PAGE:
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Disney to remove Mulan’s male character due to new #metoo ‘rules’

Disney is set to release a live-action remake of their film Mulan this month, however fans will certainly notice one its main characters is missing.

Quinn Patrick Montreal QC

Disney is set to release a live-action remake of their animated 1998 film Mulan at the end of the month—however, fans will certainly notice one of its main characters is missing.

Jason Reed, the film’s producer confirmed the story change in an interview with Collider last Thursday.

The new 2020 version won’t include Li Shang, Mulan’s mentor and eventual love interest from the original. Shang is the captain of the Chinese Imperial Army and trains Mulan under the assumption that she is a male warrior.

The reason for dropping the character is a nod to the #MeToo movement according to Reed, claiming that in the height of the social activist moment, it wouldn’t be appropriate to have a character who is both a “commanding officer” and a “sexual love interest.”

Reed claimed that the change was necessary in order to avoid showing a “very uncomfortable” relationship onscreen. Their solution was to have Li Shang “split into two characters.”

Reed went on to elaborate that due to the character’s “supportive and dedicated” nature toward Mulan—the “brave,” “powerful” and “intelligent” female lead—Disney made the decision to remove Li Shang from the upcoming film.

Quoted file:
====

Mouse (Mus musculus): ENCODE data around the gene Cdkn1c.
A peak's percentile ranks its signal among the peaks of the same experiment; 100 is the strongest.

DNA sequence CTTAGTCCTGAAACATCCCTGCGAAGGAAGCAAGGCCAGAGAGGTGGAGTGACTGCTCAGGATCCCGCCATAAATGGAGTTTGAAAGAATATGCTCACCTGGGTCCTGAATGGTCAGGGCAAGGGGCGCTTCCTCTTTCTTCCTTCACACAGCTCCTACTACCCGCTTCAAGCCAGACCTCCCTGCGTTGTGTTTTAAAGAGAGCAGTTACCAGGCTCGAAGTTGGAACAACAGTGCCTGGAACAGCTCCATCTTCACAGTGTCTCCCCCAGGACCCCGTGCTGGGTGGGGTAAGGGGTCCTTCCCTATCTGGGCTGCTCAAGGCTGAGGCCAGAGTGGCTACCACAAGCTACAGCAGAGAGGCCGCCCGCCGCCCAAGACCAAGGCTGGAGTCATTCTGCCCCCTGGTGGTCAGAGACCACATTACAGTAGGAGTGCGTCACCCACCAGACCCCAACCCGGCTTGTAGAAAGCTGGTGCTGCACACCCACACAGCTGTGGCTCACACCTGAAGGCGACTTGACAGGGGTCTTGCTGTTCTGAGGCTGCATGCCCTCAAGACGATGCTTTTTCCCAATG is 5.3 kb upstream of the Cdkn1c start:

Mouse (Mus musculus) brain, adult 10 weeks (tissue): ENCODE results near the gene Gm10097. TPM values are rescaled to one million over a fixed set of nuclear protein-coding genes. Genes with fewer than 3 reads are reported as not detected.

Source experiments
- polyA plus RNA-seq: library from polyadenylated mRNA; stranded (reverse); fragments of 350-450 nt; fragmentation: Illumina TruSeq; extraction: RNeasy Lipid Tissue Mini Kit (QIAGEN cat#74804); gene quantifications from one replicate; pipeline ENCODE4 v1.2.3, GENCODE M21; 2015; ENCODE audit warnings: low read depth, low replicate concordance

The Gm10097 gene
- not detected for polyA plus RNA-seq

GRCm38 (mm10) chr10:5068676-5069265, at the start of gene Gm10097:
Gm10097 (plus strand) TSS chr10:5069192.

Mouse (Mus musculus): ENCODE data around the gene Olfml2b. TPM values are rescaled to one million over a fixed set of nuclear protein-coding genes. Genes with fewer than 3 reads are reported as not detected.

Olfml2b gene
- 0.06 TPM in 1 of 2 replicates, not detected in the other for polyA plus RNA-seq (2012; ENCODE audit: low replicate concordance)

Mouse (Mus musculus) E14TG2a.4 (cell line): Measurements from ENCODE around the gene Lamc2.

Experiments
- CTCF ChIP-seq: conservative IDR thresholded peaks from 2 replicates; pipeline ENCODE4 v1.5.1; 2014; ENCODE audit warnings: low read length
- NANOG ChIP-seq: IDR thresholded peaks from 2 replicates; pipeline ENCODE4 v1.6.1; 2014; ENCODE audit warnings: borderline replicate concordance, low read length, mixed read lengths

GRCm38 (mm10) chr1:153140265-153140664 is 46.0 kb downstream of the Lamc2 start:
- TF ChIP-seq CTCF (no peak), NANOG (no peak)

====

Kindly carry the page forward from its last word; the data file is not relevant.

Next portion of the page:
In the original, 1998 version of the film, Shang develops an extremely close bond with “Ping”, who is actually Mulan in disguise while they are training and in battle together.

Eventually, Li Shang discovers that Ping is actually Mulan’s male alter-ego, he continues to treat that same. Acting no differently than before and then in the 2004 sequel, Mulan II, he asks for her hand in marriage.

As for the new characters, Reed told Collider, “One became Commander Tung (portrayed by Donnie Yen),” who will act as [Mulan’s] surrogate father and mentor in the course of the movie.”

There were, however, many Mulan fans who were bothered by the unnecessary decision and they took to social media to express their confusion and disapproval of Disney’s overbearing approach.

One person wrote, “Li Shang was arguably the most healthy relationship Disney had to model to little girls. Mulan wasn’t looking for a prince. I cannot abide by the message that it’s better to be alone than with a man who is attracted to a powerful & intelligent woman. First Jo March, now this!?”

Another Twitter user wrote, “#MeToo is about CONSENT. Thinking Strong Female heroes aren’t allowed to love is so detrimental. Li Shang was nothing but supportive and dedicated to her once he saw her true nature and was awed by her bravery. They didn’t even kiss in the original until after they were married.”

Mulan is set to hit theatres across the country on March 26.

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